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Fire Sank The Titanic

Fire Sank The Titanic

The sinking of the RMS Titanic may have been caused by a fire in its boiler room. The new theory relies on a study of rare images. It adds the fire was kept a secret and had been on even before the ship had left Belfast port, five days before the iceberg crash.

Fire In The Hull - According to a new documentary, the Titanic's hull was fatally weakened by a fire that had been smoldering in the coal bunker in the boiler room since she left the shipyard in Belfast.

Negligence - Journalist Senan Molony, who spent 30 years studying the sinking, says J. Bruce Ismay, president of the company that built the ship, knew about the fire but downplayed its significance in the aftermath.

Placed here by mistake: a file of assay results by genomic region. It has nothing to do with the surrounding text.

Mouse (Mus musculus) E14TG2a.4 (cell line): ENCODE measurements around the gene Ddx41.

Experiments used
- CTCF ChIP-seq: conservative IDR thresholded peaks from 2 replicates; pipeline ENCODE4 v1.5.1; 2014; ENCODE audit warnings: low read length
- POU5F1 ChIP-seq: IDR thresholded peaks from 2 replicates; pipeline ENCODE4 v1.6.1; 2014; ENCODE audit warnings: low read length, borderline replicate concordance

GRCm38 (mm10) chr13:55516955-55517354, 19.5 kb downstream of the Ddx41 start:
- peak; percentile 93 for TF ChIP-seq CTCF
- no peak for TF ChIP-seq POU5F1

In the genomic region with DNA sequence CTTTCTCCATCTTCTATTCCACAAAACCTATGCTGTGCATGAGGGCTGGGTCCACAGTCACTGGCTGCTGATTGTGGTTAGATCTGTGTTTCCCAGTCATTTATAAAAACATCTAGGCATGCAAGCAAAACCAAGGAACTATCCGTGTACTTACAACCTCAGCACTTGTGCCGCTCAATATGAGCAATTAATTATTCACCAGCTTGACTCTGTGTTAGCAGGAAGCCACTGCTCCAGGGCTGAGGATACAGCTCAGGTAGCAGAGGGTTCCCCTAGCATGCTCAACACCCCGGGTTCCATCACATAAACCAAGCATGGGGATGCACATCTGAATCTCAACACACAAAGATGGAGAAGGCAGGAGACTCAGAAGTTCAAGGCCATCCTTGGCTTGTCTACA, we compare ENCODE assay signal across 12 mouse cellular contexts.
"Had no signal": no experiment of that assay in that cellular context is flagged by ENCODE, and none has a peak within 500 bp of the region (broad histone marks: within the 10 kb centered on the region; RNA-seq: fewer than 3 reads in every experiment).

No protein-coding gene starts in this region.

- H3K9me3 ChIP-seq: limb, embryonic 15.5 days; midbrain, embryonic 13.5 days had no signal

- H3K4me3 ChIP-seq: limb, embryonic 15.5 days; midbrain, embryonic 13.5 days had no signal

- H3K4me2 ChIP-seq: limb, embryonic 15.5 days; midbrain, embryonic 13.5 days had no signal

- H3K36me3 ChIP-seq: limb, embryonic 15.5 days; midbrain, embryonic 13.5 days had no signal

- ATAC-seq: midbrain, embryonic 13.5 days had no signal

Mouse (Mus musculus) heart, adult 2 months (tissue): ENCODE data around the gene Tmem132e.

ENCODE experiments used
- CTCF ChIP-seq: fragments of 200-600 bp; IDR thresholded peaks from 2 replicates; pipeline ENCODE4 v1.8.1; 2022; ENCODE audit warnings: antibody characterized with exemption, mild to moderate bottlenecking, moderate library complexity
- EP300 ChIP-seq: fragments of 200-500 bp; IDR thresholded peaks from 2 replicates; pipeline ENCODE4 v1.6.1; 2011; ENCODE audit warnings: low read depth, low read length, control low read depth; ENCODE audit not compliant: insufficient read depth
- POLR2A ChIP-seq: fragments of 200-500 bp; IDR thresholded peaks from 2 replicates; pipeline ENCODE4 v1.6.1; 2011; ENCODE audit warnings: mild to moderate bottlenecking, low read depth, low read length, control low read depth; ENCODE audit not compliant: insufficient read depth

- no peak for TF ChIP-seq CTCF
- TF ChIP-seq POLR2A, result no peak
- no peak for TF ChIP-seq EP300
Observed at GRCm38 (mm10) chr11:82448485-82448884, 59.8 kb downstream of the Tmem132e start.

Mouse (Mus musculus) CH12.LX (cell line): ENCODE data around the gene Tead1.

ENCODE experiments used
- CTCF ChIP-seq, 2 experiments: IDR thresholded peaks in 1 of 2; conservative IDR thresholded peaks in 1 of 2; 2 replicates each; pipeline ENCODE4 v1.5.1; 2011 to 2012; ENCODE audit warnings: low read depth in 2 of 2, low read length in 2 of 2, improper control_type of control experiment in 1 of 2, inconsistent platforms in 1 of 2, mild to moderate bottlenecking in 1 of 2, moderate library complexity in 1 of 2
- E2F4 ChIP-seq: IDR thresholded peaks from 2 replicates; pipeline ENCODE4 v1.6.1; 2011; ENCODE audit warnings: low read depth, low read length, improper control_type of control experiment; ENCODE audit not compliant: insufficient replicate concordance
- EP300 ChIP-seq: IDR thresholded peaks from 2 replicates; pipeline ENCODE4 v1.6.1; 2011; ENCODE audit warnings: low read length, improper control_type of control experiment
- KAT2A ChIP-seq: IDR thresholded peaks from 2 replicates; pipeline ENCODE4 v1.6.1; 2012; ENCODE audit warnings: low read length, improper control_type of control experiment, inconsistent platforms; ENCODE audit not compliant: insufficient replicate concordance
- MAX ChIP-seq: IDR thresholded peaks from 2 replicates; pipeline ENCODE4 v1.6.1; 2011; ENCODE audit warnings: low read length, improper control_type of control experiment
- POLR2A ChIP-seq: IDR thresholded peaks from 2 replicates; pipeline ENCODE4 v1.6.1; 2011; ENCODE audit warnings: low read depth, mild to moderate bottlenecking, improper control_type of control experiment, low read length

Weakened Partitions - In Molony's documentary, Titanic: The New Evidence, he says the prolonged fire subjected the partitions, or bulkheads, in the hull to temperatures in excess of 1,000C, making the hull so weak and brittle that what should have been a minor collision became a catastrophe.

The Proof

  • Photographs of the ship with a dark mark on her hull before she left Southampton at the same spot the iceberg struck - support the theory, Senan Molony has claimed in the documentary.
  • The firemen on Titanic had confirmed to investigators that fire was still burning in the boiler room when the ship departed from Southampton on April 10, 1912. 
The official Titanic inquiry branded [the sinking] as an act of God. This isn't a simple story of colliding with an iceberg and sinking. It's a perfect storm of extraordinary factors coming together: fire, ice and criminal negligence.  - Senan Molony